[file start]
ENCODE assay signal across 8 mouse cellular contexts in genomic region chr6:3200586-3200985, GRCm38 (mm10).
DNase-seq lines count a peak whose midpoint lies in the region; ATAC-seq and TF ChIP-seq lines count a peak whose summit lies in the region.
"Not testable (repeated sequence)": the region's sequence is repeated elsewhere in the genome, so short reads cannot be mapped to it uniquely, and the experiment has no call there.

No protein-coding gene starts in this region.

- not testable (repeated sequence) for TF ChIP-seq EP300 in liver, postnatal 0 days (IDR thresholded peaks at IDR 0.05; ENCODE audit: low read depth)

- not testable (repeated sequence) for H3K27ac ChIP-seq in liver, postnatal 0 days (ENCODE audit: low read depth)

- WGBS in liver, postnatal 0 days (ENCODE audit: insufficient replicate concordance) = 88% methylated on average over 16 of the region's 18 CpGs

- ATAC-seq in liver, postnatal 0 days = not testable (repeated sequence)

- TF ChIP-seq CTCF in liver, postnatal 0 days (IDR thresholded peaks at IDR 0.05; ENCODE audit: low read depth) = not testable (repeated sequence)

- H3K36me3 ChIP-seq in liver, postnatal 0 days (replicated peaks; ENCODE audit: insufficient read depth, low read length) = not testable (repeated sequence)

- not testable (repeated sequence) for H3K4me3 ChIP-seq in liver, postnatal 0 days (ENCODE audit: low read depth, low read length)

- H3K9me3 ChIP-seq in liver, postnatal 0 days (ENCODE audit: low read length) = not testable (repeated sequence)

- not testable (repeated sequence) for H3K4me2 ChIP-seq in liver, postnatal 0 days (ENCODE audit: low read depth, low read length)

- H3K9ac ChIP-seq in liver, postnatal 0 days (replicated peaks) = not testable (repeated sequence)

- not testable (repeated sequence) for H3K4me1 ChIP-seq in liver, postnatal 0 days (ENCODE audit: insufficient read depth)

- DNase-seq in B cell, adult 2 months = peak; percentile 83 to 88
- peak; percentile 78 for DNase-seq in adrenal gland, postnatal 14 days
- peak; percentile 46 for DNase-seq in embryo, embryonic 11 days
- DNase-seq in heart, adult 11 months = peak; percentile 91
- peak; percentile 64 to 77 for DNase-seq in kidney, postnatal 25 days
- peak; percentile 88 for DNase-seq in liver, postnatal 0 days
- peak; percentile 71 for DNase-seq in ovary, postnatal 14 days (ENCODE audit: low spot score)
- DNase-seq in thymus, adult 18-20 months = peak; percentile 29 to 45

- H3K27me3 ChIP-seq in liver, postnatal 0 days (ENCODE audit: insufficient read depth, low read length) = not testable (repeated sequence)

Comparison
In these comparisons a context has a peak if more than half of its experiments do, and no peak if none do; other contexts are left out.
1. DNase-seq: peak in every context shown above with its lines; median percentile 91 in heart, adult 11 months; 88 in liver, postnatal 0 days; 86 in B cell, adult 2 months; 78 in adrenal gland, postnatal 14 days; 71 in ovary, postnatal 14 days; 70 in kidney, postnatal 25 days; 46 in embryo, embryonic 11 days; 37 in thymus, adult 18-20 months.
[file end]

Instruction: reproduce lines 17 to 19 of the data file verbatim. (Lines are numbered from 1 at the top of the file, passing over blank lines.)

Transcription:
- peak; percentile 78 for DNase-seq in adrenal gland, postnatal 14 days
- peak; percentile 46 for DNase-seq in embryo, embryonic 11 days
- DNase-seq in heart, adult 11 months = peak; percentile 91